My 25-liter Inov-8 pack held approximately 19,000 calories for seven days, mostly energy gels, nut-butter pouches, bars, instant soup, instant oatmeal and dehydrated backpacker meals. Long underwear, a lightweight down jacket, an inflatable sleeping pad, a few toiletries and mandatory safety items took up the rest of the space. The race organizers provided communal tents and hot water, so runners wouldn’t need to carry a tent or stove. I strapped my ultralight down sleeping bag to the pack’s exterior and carried two hand-held water bottles. All together, the contents weighed just over 20 pounds.
Not wanting to be late, I double-checked directions with the lady at the front desk.
“Oh, sure, honey,” she told me, “just hang a left and go down Highway 89. You’ll see the high school, and the middle school is behind it. Can’t miss it.”
A red-rock butte with a giant white “K” monogrammed on its hillside looms over Kanab. Surveying the high-desert landscape, I caught my reflection in the glass lobby door and thought I could fit in with my son’s Boy Scout troop: American flag sewn on sleeve, pack snuggly strapped on.
Walking alone down the highway in the direct sun, I soaked through the armpits of the running shirt I would wear for the whole week. I reached the high school and calculated I had walked about a mile. Then I saw the middle school in the distance— deserted. Putting two and two together, I realized I should be at the old middle school around the corner from the hotel, not the new middle school. Panic rose in my chest.
I blinked back tears and thought, If I can get turned around in downtown Kanab, how will I find my way in the wilderness?
Blasting music jolted us awake at 6 a.m. on the morning of Stage 1. The lyrics I like to move it, move it, from the song by Crazy Frog, bounced off tent walls and down the nearby cliff that dropped into the Grand Canyon’s chasm.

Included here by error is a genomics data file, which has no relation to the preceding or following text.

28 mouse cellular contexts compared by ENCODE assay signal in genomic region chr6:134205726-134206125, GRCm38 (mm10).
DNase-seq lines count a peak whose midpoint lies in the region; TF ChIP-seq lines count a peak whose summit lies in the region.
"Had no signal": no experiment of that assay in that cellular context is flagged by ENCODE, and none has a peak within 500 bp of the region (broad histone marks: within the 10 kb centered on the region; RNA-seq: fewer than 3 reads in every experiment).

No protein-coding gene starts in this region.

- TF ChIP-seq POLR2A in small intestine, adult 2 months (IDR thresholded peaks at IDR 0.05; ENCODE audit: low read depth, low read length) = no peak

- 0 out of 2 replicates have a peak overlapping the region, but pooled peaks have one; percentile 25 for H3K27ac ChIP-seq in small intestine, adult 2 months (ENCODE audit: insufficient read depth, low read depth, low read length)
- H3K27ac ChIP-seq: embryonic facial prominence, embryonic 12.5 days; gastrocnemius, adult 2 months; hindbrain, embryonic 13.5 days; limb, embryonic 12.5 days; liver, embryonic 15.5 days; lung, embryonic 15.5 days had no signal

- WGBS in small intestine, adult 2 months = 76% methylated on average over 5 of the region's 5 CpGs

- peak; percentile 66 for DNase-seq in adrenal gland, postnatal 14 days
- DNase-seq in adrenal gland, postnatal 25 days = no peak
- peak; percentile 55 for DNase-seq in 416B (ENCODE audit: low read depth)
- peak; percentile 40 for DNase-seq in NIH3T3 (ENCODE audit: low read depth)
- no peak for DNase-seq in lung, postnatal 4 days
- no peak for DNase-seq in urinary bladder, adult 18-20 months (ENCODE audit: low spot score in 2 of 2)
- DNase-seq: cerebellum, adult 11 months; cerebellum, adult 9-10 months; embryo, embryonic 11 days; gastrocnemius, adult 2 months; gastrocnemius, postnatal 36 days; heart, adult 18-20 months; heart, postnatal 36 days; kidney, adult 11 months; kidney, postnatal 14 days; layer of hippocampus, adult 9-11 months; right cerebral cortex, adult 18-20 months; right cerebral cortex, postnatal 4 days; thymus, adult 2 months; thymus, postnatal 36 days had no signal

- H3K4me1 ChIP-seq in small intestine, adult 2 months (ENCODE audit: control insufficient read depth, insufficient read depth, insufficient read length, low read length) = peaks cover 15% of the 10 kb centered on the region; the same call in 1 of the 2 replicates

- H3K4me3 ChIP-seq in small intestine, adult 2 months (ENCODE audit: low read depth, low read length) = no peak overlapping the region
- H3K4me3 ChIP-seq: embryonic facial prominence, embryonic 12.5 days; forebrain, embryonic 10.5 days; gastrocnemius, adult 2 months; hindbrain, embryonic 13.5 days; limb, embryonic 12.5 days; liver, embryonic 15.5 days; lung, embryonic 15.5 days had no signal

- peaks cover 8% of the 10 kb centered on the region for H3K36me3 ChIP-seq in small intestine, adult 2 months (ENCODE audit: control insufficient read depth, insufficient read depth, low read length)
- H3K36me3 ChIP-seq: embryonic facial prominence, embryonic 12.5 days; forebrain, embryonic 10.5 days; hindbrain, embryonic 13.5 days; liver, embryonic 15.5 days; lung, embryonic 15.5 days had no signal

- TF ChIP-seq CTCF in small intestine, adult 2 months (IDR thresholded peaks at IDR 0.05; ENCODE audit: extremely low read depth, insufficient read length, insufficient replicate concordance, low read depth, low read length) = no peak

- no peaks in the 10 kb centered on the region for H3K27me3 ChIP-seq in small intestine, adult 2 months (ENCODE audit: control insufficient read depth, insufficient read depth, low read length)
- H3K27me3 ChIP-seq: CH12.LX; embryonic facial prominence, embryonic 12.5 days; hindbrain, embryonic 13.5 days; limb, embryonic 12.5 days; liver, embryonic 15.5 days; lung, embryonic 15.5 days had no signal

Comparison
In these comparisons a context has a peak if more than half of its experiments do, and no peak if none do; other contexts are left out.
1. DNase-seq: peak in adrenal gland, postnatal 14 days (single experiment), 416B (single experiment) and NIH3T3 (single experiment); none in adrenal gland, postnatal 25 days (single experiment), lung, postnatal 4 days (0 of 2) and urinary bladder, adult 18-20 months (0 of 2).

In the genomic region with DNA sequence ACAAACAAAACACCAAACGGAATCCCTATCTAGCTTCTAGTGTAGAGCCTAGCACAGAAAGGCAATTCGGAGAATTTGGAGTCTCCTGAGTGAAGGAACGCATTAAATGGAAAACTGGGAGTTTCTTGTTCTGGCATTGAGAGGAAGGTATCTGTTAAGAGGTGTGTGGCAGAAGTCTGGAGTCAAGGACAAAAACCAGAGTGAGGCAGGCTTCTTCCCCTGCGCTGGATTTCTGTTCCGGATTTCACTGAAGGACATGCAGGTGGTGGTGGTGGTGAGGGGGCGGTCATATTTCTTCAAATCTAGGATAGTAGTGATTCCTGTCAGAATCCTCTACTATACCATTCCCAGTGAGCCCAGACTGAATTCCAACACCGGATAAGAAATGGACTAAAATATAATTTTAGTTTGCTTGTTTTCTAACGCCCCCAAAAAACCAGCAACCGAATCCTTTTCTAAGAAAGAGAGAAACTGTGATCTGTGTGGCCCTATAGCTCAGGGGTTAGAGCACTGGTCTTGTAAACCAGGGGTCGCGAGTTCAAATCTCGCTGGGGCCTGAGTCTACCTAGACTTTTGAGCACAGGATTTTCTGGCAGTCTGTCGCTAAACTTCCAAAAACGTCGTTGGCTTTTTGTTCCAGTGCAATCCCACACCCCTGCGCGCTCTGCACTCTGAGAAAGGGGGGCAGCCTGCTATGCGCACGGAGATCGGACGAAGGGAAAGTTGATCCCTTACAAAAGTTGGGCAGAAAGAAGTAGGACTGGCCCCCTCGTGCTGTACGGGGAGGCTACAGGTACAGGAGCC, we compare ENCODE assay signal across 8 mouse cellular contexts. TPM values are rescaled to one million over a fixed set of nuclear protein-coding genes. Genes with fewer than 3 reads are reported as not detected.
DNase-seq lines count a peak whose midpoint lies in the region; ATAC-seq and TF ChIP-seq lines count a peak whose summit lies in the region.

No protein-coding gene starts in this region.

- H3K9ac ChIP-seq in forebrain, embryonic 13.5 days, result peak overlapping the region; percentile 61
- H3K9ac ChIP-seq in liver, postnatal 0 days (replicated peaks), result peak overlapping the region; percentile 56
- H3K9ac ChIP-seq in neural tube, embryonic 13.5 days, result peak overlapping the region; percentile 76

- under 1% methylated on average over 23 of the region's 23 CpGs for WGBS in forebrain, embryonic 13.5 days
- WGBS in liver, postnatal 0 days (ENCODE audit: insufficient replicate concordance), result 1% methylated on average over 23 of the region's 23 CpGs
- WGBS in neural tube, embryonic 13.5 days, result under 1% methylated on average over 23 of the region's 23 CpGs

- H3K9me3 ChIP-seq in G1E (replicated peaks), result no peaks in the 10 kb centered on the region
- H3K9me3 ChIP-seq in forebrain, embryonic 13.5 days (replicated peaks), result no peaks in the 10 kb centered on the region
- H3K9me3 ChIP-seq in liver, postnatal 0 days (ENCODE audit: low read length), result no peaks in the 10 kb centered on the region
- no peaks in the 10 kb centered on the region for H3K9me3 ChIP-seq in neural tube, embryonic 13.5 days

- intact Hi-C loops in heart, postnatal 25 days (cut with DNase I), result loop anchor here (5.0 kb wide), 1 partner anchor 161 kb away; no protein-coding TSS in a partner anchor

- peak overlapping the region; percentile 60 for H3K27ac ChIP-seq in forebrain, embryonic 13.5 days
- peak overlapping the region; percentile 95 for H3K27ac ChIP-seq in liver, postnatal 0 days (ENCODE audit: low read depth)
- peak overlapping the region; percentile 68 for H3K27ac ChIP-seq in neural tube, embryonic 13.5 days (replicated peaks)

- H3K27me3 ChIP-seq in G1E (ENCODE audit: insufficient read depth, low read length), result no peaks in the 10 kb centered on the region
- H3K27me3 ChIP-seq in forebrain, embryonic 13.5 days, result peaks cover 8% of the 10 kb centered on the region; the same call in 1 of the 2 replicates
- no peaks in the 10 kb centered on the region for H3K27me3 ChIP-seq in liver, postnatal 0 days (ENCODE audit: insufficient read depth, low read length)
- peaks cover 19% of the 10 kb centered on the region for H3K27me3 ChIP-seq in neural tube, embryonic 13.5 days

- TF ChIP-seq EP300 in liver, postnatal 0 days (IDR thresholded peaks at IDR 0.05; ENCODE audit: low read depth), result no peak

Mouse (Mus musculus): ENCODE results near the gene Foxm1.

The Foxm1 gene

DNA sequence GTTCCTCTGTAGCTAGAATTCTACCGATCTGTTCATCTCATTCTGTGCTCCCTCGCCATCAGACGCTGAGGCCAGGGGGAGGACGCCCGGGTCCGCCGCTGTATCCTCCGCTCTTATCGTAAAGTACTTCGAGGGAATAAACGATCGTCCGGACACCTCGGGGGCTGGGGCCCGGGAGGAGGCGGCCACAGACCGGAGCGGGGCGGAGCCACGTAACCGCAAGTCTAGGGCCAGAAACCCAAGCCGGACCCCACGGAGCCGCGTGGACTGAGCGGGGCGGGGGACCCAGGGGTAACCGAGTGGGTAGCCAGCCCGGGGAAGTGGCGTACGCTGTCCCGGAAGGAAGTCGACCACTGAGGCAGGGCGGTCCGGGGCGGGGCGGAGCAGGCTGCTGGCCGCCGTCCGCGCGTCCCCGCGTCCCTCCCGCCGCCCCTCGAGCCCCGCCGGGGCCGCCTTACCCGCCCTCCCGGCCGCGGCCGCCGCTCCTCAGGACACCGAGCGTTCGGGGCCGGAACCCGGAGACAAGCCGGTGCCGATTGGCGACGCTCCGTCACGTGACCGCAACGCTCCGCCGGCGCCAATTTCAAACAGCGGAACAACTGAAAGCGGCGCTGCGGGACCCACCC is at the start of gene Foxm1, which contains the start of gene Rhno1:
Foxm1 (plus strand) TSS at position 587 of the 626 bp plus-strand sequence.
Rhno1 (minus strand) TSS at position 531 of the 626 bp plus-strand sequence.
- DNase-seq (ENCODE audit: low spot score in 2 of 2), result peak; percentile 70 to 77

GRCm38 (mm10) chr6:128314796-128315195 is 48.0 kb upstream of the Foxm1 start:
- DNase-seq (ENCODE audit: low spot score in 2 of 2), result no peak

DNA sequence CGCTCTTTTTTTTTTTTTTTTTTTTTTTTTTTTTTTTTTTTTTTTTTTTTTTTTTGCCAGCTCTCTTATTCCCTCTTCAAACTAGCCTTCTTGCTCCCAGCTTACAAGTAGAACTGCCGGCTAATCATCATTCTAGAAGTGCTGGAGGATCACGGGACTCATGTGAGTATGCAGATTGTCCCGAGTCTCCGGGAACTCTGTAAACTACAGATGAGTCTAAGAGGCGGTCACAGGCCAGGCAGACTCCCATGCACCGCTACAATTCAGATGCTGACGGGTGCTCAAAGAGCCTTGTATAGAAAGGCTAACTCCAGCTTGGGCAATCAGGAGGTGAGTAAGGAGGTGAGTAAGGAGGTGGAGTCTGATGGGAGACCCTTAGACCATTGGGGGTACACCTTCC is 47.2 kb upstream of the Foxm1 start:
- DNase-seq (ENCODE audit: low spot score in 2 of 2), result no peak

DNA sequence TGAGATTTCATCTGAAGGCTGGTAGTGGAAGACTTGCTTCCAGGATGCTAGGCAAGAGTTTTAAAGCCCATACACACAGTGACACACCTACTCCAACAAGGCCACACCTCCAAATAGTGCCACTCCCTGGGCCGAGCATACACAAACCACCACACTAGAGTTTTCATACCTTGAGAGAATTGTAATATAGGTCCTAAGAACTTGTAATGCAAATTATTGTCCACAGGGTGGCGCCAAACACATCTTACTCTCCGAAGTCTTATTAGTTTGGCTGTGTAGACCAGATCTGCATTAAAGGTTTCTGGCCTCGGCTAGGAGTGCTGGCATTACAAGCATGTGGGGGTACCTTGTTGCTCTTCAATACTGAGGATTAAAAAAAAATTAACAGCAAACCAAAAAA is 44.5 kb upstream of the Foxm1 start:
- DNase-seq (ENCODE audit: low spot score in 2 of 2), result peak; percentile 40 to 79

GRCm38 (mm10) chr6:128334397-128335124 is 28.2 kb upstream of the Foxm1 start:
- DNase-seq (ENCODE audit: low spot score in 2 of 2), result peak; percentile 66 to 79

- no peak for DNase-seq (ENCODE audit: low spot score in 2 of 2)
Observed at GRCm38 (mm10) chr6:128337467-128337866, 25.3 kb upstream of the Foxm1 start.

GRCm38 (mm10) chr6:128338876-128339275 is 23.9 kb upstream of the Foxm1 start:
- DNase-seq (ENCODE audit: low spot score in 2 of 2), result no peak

The music was one of the race directors’ special touches, along with chairs around the campfires and two rows of Porta-Potties with hand sanitizer. Those who had done multi-day races overseas raved about the campsite “loos” and told horror stories of the pits they had squatted over at other events. “They’re spoiling us here,” said one happily.
Inside a white canvas tent, the seven people with whom I’d share the tent all week began to stir while I awkwardly changed clothes in my sleeping bag. We politely minded our own business and acted modestly on this first morning.
In one corner, Stephanie Case, 30, of Canada whispered to her boyfriend, Stuart Blieschke, of Australia and shared a laugh. The two became a couple after they ran the Gobi March, a 250K self-supported stage race, last June.
Ordinarily, Stephanie would be a top competitor, having won or placed second in the several prior stage races she ran around the globe. But she didn’t intend to push the pace at the Grand to Grand, because she and Stuart wanted to stick together all week.
Another elite female runner quietly packed her belongings in our tent: Sharon Gayter, 48, a top-ranked British ultrarunner who has won several international stage races and holds a world record for racking up 517 miles during a week’s worth of treadmill running. She looked quite thin and wore her short, graying hair in two tight French braids.
By contrast, our tentmate Dan Owings, 42, of Chicago had a cap of thick, curly hair that accentuated the roundness of his cheeks. He didn’t wear a watch, didn’t seem to be in any hurry and slyly tucked a beer can into his water-bottle holster to drink at the end of the first stage.